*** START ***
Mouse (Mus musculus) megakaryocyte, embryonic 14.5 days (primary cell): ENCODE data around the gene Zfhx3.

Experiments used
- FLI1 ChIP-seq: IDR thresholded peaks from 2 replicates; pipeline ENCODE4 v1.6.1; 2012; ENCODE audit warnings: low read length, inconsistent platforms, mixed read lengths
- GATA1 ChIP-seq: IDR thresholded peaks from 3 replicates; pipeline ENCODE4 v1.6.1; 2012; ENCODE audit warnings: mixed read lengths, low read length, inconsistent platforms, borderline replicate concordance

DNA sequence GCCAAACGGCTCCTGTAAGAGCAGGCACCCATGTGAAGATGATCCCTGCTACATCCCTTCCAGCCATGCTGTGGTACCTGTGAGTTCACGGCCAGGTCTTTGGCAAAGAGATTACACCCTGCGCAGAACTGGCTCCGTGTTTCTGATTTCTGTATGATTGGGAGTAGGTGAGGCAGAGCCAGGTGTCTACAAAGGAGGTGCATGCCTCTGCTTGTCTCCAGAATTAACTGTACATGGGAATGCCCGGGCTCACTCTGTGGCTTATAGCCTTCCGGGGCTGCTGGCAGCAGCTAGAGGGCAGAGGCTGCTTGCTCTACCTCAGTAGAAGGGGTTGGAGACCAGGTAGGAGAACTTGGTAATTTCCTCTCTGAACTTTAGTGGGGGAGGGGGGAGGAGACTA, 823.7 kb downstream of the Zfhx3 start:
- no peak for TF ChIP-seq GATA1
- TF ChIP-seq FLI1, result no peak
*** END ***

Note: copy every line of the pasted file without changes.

Mouse (Mus musculus) megakaryocyte, embryonic 14.5 days (primary cell): ENCODE data around the gene Zfhx3.

Experiments used
- FLI1 ChIP-seq: IDR thresholded peaks from 2 replicates; pipeline ENCODE4 v1.6.1; 2012; ENCODE audit warnings: low read length, inconsistent platforms, mixed read lengths
- GATA1 ChIP-seq: IDR thresholded peaks from 3 replicates; pipeline ENCODE4 v1.6.1; 2012; ENCODE audit warnings: mixed read lengths, low read length, inconsistent platforms, borderline replicate concordance

DNA sequence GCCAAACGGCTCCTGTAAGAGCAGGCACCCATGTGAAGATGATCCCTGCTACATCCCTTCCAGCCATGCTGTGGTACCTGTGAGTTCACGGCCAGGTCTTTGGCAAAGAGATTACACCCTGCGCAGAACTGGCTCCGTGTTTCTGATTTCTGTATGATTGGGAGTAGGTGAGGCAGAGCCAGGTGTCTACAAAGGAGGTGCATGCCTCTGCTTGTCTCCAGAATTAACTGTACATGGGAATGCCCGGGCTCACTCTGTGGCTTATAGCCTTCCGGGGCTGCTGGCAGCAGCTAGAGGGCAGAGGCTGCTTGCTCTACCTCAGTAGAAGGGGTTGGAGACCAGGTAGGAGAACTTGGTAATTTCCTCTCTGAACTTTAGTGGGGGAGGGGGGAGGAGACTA, 823.7 kb downstream of the Zfhx3 start:
- no peak for TF ChIP-seq GATA1
- TF ChIP-seq FLI1, result no peak